The Senate immigration reform bill passed its first procedural hurdle on the floor Tuesday in a 82-15 vote, with only Republicans voting to block the bill from moving forward.
The vote will decide whether to begin debate on this major immigration reform plan that was drafted by eight senators — four Republicans, four Democrats, dubbed the “Gang of Eight.”
Opponents of the bill quickly offered amendments to significantly change or possibly kill the measure if adopted.
Republican Senator Charles Grassley of Iowa introduced a plan requiring the Obama administration to certify “effective control over the entire southern border” for a period of six months before any of the 11 million undocumented residents in the United States could begin applying for legal status.
“Border security first, legalize second,” Grassley said.
Their bill made it out of committee last month where it underwent a lot of changes. This is the next and crucial step – a debate on the Senate floor that will almost certainly involve weeks of discussion and a number of amendments that could make the bill stronger, or could sink the bill.
The amendment process begins one of the most contentious periods for the bill in the Senate. Republican opponents of the overhaul are expected to offer a series of amendments that could derail the effort.
Likewise, Democrats will be required to support changes that strengthen enforcement or face defections from key Republicans who have worked on the bill from the beginning, reports the Yahoo! News.
Speaking on the Senate floor Tuesday morning, Senate Minority Leader Mitch McConnell, who voted in favor of Tuesday’s motion to proceed, said he would withhold judgement on whether to support the bill’s final passage until after the amendment process.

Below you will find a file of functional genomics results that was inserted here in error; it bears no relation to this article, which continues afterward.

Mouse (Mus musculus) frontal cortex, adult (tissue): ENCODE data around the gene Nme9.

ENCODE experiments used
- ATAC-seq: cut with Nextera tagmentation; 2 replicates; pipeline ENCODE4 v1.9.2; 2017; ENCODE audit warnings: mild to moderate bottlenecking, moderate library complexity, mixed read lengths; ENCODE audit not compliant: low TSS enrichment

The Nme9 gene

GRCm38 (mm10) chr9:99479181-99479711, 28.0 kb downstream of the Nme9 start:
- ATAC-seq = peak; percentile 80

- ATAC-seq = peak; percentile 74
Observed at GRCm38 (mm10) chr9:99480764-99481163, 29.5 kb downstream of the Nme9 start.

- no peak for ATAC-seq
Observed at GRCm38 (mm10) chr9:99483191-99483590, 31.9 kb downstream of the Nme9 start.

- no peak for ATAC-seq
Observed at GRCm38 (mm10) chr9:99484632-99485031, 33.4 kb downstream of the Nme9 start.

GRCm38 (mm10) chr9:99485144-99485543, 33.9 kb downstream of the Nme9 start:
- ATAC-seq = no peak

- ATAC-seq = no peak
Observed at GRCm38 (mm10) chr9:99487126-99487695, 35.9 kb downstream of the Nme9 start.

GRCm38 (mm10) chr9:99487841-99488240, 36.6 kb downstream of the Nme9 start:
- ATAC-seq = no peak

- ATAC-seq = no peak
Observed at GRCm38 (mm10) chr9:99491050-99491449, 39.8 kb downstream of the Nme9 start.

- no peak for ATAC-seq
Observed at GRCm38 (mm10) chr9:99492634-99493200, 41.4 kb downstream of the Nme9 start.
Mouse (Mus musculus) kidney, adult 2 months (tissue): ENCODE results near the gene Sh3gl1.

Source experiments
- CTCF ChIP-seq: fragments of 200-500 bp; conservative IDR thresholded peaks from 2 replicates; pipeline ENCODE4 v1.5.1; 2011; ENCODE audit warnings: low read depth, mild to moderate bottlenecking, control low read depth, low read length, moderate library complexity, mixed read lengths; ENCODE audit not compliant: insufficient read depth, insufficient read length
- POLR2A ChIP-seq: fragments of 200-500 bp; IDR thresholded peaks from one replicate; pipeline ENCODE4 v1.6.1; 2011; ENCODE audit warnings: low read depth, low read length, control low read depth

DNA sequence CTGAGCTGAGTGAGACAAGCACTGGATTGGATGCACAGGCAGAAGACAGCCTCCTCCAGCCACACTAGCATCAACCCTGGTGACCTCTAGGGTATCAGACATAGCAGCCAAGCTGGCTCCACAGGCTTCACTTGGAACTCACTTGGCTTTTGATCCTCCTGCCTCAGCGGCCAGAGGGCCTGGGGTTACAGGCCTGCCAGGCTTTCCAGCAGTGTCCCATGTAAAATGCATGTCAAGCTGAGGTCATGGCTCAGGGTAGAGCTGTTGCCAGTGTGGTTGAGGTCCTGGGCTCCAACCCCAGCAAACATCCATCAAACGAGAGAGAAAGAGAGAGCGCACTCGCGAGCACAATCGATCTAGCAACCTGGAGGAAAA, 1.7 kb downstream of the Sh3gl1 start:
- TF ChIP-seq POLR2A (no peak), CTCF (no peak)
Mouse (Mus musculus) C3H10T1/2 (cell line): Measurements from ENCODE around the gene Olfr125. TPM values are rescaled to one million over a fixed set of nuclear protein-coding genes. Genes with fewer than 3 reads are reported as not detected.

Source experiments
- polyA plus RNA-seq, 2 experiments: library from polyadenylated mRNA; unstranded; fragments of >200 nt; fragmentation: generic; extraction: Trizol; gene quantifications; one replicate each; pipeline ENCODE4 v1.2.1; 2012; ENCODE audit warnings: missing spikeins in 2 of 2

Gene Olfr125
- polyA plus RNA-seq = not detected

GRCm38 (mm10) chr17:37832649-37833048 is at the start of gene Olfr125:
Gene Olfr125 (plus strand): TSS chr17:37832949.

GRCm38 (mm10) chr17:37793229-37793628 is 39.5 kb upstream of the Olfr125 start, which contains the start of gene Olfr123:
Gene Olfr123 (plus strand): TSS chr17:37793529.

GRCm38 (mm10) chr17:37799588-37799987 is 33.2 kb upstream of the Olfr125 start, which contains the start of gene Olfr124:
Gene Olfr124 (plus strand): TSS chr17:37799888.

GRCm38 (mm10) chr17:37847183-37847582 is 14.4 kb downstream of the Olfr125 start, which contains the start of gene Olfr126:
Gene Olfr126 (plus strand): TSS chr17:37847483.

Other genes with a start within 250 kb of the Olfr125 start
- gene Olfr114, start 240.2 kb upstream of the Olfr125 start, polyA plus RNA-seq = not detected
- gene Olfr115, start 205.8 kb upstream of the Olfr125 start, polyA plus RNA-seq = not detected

“It’s time for the Gang of 100 to do its work — for the entire Senate to have its say on this issue, and see if we can do something to improve the status quo,” McConnell said.
“At the risk of stating the obvious, this bill has serious flaws. I’ll vote to debate it and for the opportunity to amend it, but in the days ahead there will need to be major changes to this bill if it’s going to become law. These include, but are not limited to, the areas of border security, government benefits and taxes.”
Earlier on Tuesday, President Barack Obama sought to inject momentum into the push for U.S. immigration reform.
“If you genuinely believe we need to fix our broken immigration system, there’s no good reason to stand in the way of this bill,” Obama said at the White House just hours before the Senate staged its first vote on the measure.
“If you’re not serious about it—if you think that a broken system is the best America can do—then I guess it might make sense to try to block it,” Obama said of the bill during remarks delivered in the White House East Room.
“But if you’re actually serious and sincere about fixing a broken system, this is the vehicle to do it and now is the time to get it done. There is no good reason to play procedural games or engage in obstruction, just to block the best change we’ve had in years to address this problem.”
The border provisions are likely to be among the most contentious, with many Republican members — including gang of eight member Sen. Marco Rubio (R-Fla.) – saying the bill, as written, doesn’t have strong enough security measures. Only one Republican outside the gang of eight, Sen. Kelly Ayotte (R-N.H.), has announced she will back the bill, says the Huff Post.
The Senate bill would authorize billions of dollars in new spending for enhanced border security and create new visa programs for high- and low-skilled workers in addition to providing a pathway to citizenship for the roughly 11 million undocumented immigrants – many from Mexico and Central America – currently in the country, says Reuters.